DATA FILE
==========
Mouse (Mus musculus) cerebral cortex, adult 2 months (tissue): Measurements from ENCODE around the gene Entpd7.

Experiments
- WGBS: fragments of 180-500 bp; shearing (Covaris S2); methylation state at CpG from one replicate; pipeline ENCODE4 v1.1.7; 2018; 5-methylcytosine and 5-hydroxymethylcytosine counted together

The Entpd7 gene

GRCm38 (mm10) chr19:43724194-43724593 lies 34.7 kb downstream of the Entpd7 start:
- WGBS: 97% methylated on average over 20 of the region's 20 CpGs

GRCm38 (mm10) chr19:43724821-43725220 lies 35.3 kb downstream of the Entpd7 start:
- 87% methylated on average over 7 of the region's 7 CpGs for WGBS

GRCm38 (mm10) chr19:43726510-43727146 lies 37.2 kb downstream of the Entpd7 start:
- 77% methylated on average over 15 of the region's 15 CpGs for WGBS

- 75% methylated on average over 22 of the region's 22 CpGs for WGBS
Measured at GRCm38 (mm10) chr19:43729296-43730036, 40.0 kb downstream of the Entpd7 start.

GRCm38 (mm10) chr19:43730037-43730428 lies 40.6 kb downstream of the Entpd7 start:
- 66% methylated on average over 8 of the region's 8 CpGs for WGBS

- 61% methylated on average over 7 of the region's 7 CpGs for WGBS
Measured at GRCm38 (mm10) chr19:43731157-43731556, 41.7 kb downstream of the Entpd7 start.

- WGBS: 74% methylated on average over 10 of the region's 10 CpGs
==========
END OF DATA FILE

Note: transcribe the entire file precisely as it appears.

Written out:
Mouse (Mus musculus) cerebral cortex, adult 2 months (tissue): Measurements from ENCODE around the gene Entpd7.

Experiments
- WGBS: fragments of 180-500 bp; shearing (Covaris S2); methylation state at CpG from one replicate; pipeline ENCODE4 v1.1.7; 2018; 5-methylcytosine and 5-hydroxymethylcytosine counted together

The Entpd7 gene

GRCm38 (mm10) chr19:43724194-43724593 lies 34.7 kb downstream of the Entpd7 start:
- WGBS: 97% methylated on average over 20 of the region's 20 CpGs

GRCm38 (mm10) chr19:43724821-43725220 lies 35.3 kb downstream of the Entpd7 start:
- 87% methylated on average over 7 of the region's 7 CpGs for WGBS

GRCm38 (mm10) chr19:43726510-43727146 lies 37.2 kb downstream of the Entpd7 start:
- 77% methylated on average over 15 of the region's 15 CpGs for WGBS

- 75% methylated on average over 22 of the region's 22 CpGs for WGBS
Measured at GRCm38 (mm10) chr19:43729296-43730036, 40.0 kb downstream of the Entpd7 start.

GRCm38 (mm10) chr19:43730037-43730428 lies 40.6 kb downstream of the Entpd7 start:
- 66% methylated on average over 8 of the region's 8 CpGs for WGBS

- 61% methylated on average over 7 of the region's 7 CpGs for WGBS
Measured at GRCm38 (mm10) chr19:43731157-43731556, 41.7 kb downstream of the Entpd7 start.

- WGBS: 74% methylated on average over 10 of the region's 10 CpGs